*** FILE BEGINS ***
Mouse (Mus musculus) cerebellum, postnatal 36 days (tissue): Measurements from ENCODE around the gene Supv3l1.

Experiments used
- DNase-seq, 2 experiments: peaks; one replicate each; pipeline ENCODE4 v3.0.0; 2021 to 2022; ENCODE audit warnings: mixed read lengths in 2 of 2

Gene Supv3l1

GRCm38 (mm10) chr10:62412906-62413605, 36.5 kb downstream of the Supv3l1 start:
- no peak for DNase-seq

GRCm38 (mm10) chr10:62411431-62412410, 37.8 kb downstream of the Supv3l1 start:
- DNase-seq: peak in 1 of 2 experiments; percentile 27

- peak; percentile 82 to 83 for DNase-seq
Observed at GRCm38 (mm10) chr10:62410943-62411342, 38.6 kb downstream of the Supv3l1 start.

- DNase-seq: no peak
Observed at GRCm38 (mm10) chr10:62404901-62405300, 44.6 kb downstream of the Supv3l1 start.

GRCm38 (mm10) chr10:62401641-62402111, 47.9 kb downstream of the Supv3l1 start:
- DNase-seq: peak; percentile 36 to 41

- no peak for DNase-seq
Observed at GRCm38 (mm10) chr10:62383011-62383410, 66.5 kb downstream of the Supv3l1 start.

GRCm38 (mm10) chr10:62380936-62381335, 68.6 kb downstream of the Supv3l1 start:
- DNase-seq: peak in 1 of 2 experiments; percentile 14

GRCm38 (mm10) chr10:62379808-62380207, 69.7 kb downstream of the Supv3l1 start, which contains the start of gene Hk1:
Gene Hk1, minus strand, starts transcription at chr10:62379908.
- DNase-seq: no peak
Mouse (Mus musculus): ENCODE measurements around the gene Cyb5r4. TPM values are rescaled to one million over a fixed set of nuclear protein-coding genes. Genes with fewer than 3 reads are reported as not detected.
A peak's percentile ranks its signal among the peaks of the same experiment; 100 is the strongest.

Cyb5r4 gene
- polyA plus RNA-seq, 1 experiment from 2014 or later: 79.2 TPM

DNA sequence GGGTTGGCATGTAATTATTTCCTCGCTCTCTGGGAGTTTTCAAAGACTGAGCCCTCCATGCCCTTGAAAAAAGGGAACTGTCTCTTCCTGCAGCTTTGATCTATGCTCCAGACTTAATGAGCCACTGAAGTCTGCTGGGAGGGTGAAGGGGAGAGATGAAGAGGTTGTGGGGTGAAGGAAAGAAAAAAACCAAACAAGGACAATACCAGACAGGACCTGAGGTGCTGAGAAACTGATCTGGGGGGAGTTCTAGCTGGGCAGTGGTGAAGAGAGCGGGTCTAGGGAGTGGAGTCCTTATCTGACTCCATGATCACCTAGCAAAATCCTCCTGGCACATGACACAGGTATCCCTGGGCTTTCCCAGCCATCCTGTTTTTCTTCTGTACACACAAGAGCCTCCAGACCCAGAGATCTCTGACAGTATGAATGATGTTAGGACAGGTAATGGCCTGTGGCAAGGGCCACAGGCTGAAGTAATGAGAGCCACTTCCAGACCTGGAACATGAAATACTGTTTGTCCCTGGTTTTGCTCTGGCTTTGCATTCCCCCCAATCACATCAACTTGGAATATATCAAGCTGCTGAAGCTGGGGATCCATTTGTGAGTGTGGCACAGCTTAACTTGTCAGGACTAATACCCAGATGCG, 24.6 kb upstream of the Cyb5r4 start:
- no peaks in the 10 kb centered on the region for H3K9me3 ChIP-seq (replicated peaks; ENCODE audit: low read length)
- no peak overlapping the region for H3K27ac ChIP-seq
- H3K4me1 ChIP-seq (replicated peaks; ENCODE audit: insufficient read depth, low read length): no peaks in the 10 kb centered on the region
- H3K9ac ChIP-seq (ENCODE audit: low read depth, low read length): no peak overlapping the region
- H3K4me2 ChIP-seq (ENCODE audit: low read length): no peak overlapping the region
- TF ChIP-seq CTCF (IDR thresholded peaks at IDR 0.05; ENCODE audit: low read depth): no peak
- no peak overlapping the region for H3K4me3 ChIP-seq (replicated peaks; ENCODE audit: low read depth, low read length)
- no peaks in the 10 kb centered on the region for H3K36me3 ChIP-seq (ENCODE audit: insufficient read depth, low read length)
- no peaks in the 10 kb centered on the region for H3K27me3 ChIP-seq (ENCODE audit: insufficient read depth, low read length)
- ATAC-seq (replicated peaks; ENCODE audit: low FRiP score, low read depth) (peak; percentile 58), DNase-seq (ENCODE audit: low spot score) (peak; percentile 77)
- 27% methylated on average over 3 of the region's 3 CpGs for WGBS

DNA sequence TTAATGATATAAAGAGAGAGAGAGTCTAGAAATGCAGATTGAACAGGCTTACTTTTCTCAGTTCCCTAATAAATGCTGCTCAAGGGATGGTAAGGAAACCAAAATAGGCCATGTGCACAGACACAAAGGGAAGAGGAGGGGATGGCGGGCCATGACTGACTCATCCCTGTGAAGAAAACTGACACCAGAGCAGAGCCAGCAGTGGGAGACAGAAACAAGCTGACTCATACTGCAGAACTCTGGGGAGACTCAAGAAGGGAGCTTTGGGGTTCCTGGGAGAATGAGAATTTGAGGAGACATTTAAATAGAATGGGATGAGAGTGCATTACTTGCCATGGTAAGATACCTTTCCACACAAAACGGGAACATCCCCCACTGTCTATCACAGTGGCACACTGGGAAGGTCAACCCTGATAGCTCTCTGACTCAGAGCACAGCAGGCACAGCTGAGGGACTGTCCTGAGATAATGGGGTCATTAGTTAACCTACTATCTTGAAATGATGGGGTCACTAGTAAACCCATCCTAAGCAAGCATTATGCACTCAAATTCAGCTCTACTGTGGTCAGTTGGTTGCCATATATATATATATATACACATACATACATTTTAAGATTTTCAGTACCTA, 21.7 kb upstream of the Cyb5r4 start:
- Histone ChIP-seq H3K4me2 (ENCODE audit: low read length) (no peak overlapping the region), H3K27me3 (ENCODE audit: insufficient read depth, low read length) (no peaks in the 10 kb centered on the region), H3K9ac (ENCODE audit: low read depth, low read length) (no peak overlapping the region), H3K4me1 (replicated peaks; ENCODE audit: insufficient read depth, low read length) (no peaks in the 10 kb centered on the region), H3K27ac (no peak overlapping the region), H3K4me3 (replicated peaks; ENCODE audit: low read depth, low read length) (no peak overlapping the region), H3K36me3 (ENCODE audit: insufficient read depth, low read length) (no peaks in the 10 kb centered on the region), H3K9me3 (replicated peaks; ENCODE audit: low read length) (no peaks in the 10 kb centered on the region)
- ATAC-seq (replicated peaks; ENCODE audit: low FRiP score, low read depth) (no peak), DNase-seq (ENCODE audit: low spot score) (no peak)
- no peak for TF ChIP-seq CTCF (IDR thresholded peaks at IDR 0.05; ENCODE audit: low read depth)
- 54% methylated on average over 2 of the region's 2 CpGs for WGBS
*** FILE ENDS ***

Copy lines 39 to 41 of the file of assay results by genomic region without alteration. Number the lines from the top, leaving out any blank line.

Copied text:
- Histone ChIP-seq H3K4me2 (ENCODE audit: low read length) (no peak overlapping the region), H3K27me3 (ENCODE audit: insufficient read depth, low read length) (no peaks in the 10 kb centered on the region), H3K9ac (ENCODE audit: low read depth, low read length) (no peak overlapping the region), H3K4me1 (replicated peaks; ENCODE audit: insufficient read depth, low read length) (no peaks in the 10 kb centered on the region), H3K27ac (no peak overlapping the region), H3K4me3 (replicated peaks; ENCODE audit: low read depth, low read length) (no peak overlapping the region), H3K36me3 (ENCODE audit: insufficient read depth, low read length) (no peaks in the 10 kb centered on the region), H3K9me3 (replicated peaks; ENCODE audit: low read length) (no peaks in the 10 kb centered on the region)
- ATAC-seq (replicated peaks; ENCODE audit: low FRiP score, low read depth) (no peak), DNase-seq (ENCODE audit: low spot score) (no peak)
- no peak for TF ChIP-seq CTCF (IDR thresholded peaks at IDR 0.05; ENCODE audit: low read depth)